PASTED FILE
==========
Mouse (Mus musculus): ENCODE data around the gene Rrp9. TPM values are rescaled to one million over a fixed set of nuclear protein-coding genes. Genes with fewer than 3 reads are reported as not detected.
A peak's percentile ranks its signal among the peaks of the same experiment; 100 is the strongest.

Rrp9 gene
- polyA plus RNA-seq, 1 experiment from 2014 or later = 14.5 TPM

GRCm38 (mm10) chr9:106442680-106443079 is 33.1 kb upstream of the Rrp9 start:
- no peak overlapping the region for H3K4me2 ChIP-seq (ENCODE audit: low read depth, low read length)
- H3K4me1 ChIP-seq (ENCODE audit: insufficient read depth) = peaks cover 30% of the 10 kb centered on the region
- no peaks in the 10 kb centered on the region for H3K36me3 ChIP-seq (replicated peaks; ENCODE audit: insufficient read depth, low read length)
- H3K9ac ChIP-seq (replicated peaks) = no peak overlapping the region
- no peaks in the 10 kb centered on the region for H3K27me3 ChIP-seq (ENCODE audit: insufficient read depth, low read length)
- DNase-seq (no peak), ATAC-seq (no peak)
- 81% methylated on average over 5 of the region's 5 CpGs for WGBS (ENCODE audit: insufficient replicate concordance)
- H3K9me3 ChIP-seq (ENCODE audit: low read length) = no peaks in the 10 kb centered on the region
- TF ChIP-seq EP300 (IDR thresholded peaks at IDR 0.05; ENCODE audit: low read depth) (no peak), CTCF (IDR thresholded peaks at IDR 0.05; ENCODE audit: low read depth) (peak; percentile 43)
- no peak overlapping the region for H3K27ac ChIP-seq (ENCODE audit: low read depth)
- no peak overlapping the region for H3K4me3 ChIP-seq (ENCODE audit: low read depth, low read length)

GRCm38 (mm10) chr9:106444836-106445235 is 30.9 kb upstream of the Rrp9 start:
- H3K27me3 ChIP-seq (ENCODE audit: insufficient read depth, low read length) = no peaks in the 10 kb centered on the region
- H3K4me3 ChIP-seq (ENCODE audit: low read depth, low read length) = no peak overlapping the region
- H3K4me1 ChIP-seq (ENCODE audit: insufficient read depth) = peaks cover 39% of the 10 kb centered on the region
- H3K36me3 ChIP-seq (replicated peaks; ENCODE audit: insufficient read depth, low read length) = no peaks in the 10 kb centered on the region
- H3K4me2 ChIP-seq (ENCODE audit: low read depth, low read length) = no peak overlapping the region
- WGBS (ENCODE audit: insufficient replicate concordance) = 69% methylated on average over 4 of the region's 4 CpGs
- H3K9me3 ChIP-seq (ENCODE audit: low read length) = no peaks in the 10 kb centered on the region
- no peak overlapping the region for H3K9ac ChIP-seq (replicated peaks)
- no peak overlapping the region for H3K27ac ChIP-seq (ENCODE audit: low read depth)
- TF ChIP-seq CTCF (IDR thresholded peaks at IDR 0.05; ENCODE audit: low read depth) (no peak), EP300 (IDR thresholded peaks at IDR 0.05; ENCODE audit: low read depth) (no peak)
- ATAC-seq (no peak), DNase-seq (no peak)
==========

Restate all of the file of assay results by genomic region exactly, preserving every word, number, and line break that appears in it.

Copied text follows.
Mouse (Mus musculus): ENCODE data around the gene Rrp9. TPM values are rescaled to one million over a fixed set of nuclear protein-coding genes. Genes with fewer than 3 reads are reported as not detected.
A peak's percentile ranks its signal among the peaks of the same experiment; 100 is the strongest.

Rrp9 gene
- polyA plus RNA-seq, 1 experiment from 2014 or later = 14.5 TPM

GRCm38 (mm10) chr9:106442680-106443079 is 33.1 kb upstream of the Rrp9 start:
- no peak overlapping the region for H3K4me2 ChIP-seq (ENCODE audit: low read depth, low read length)
- H3K4me1 ChIP-seq (ENCODE audit: insufficient read depth) = peaks cover 30% of the 10 kb centered on the region
- no peaks in the 10 kb centered on the region for H3K36me3 ChIP-seq (replicated peaks; ENCODE audit: insufficient read depth, low read length)
- H3K9ac ChIP-seq (replicated peaks) = no peak overlapping the region
- no peaks in the 10 kb centered on the region for H3K27me3 ChIP-seq (ENCODE audit: insufficient read depth, low read length)
- DNase-seq (no peak), ATAC-seq (no peak)
- 81% methylated on average over 5 of the region's 5 CpGs for WGBS (ENCODE audit: insufficient replicate concordance)
- H3K9me3 ChIP-seq (ENCODE audit: low read length) = no peaks in the 10 kb centered on the region
- TF ChIP-seq EP300 (IDR thresholded peaks at IDR 0.05; ENCODE audit: low read depth) (no peak), CTCF (IDR thresholded peaks at IDR 0.05; ENCODE audit: low read depth) (peak; percentile 43)
- no peak overlapping the region for H3K27ac ChIP-seq (ENCODE audit: low read depth)
- no peak overlapping the region for H3K4me3 ChIP-seq (ENCODE audit: low read depth, low read length)

GRCm38 (mm10) chr9:106444836-106445235 is 30.9 kb upstream of the Rrp9 start:
- H3K27me3 ChIP-seq (ENCODE audit: insufficient read depth, low read length) = no peaks in the 10 kb centered on the region
- H3K4me3 ChIP-seq (ENCODE audit: low read depth, low read length) = no peak overlapping the region
- H3K4me1 ChIP-seq (ENCODE audit: insufficient read depth) = peaks cover 39% of the 10 kb centered on the region
- H3K36me3 ChIP-seq (replicated peaks; ENCODE audit: insufficient read depth, low read length) = no peaks in the 10 kb centered on the region
- H3K4me2 ChIP-seq (ENCODE audit: low read depth, low read length) = no peak overlapping the region
- WGBS (ENCODE audit: insufficient replicate concordance) = 69% methylated on average over 4 of the region's 4 CpGs
- H3K9me3 ChIP-seq (ENCODE audit: low read length) = no peaks in the 10 kb centered on the region
- no peak overlapping the region for H3K9ac ChIP-seq (replicated peaks)
- no peak overlapping the region for H3K27ac ChIP-seq (ENCODE audit: low read depth)
- TF ChIP-seq CTCF (IDR thresholded peaks at IDR 0.05; ENCODE audit: low read depth) (no peak), EP300 (IDR thresholded peaks at IDR 0.05; ENCODE audit: low read depth) (no peak)
- ATAC-seq (no peak), DNase-seq (no peak)